I started looking at the fusebox and pulled a bunch of the relays, a few were corroded a bit, nothing atrocious but they could stand a little attention from some emery cloth on the terminals. One fan relay in the lower corner was sitting on some obviously melted and crazed plastic. Is that enough of a description to know if I should replace it. I looked at the thread on rebuilding one and it looked... daunting.

All the relays are black plastic and the one in the fan position is obviously a different brand. So, I expect that they have all been swapped out before.

Is this the obvious next candidate for a fix?

Thanks!
 

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The fact they are black is an indication that someone has suspected them in the past. Not a problem being black, BTW.
The fact that the fuse box is showing signs of corrosion and heat damage, indicates that it is compromised, and would be a logical candidate for replacement.
Be sure to get the correct one as there are several to choose from.
Look at the number on yours and order same.
 

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I agree with Bolt this sounds like a fuse box issue but I would check voltage across all the fuses with a meter and then do the same for the fuses by the BECM.
 

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Discussion Starter #13
I am set to have the new fuse box delivered on Friday, so I will let you know how that goes. I will certainly check the fuses by the BECM. I am used to testing continuity to see if the fuze was blown. But are you asking me to check the voltage to ground? I just want to make sure I am measuring the right things.
 

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Well given that the new fuse box is already on the way I'd go that route. It's an easy swap.
 

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Discussion Starter #15
I swapped the fuse box and no joy. Still have all the same symptoms.

I did notice that the computer for the transmission is reporting 14v and the computer for the engine is reporting 12v. I suspect I still have some voltage drop issues. I know about the ground for the BeCM but are there other things I should be looking at?

DHL just told me they left my new Nanocom on the door step so that might also provide some information... I'll let you know what it says.
 

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Discussion Starter #16
So, I committed the sin of splitting this off into another thread related to the Nanocom, I will try to continue this here. I have found lots of threads where people have an interesting problem and there is no description of what eventually happened.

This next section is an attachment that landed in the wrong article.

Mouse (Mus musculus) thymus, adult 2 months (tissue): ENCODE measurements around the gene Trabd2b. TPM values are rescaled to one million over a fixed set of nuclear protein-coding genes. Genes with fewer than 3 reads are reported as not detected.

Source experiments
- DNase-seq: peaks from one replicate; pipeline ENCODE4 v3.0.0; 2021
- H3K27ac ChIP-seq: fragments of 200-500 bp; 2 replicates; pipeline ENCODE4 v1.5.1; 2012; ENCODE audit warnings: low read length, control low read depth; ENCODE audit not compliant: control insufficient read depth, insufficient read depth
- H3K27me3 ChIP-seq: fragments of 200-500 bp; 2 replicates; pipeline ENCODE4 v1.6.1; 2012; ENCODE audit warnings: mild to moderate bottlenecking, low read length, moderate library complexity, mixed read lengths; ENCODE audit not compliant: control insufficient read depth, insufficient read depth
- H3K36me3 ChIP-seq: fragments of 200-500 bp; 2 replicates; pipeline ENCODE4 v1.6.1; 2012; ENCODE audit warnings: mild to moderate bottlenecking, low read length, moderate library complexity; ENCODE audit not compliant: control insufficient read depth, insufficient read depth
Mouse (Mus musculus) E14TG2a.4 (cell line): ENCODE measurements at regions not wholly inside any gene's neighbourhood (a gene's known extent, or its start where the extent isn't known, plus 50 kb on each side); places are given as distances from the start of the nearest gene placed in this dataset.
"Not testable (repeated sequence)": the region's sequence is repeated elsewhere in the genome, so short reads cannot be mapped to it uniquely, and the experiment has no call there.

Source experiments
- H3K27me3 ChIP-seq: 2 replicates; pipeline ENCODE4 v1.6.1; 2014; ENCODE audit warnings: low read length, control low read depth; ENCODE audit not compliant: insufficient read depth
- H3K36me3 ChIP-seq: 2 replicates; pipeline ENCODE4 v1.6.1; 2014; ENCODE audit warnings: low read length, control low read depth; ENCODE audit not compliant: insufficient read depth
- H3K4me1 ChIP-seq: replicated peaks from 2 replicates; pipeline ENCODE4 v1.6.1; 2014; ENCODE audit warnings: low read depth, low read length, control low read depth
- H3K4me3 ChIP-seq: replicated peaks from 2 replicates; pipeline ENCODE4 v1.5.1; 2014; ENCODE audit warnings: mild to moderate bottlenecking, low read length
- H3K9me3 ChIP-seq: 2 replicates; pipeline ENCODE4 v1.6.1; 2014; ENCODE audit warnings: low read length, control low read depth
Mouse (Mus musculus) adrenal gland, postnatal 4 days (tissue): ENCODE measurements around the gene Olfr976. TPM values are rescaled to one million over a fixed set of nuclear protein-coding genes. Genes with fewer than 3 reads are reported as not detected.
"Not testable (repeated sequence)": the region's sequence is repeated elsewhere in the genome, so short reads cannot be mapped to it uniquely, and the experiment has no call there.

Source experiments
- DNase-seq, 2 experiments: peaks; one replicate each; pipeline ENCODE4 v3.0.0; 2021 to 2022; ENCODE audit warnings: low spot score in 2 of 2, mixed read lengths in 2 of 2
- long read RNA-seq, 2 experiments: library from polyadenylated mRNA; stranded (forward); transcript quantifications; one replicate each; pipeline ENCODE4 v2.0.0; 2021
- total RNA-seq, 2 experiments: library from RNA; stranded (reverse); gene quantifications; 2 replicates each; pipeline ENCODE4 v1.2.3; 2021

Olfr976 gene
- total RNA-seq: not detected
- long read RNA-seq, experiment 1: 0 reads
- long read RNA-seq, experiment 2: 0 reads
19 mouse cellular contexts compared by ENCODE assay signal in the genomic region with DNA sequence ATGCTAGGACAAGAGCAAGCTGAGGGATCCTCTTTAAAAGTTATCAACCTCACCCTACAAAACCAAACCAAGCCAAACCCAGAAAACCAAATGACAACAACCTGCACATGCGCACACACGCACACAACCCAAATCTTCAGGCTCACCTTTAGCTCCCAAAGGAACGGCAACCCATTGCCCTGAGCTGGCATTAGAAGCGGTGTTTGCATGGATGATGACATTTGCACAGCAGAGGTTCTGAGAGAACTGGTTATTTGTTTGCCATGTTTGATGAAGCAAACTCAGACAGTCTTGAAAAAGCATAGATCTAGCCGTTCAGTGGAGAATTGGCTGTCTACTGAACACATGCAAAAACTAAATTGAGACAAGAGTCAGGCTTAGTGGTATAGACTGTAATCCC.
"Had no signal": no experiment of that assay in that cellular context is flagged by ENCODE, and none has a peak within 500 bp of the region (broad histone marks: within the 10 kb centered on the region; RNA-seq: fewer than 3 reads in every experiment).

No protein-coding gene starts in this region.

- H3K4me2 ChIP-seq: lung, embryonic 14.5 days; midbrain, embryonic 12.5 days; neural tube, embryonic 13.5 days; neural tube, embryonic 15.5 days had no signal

At present I am getting a code that suggests a problem with the output shaft speed sensor, and looking at the live data form the Nanocom I am just getting a speed of 0. I thought that I had a wiring problem since there was also a 0 entry for the turbine speed sensor. However, I found out that the p38 does not use that input and has no turbine sensor.

I am working through the diagnostic flowchart and an at the step where it says to measure the resistance across the sensor at the transmission computer. I am getting a value of about 360 Ohms, the manual says I should be seeing about 1050 Ohms. I suspect that a wiring break would result in a higher resistance, so I am betting on a bad sensor.

I ordered one that should come on Friday, I ordered it under the BMW part number rather than the Rover number, since the only places I found the Rover branded part had 1-2 week lead times. It has the same ZF part number in the end so I hop that works out.

The only other bummer is that I just changed the transmission filter to see if that would help. I get to drain that thing again and listen to my sweet bride complain about the ATF smell in the garage.
 

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Discussion Starter #17
I got me sensor yesterday, I measured the resistance on the new sensor and it was in the 350 Ohm range, not the 1050 Ohm range described in the shop manual. Basically it is coming in at 1/3 the expected resistance, but that is also the resistance that I have seen noted as correct for a speed sensor.

I really don't know how to test this particular sensor beyond that. It only has two contacts so I don't think it is a hall sensor, I plan to swap it out tonight or tomorrow, but I would like to know if it is good before putting it in and be able to verify that the bad one was bad coming out.

One last thing, this is a new Rover sensor, not the BMW one I was talking about getting. The BMW guys said that the warehouse had one but it never shipped so I canceled and had this sent over the pond.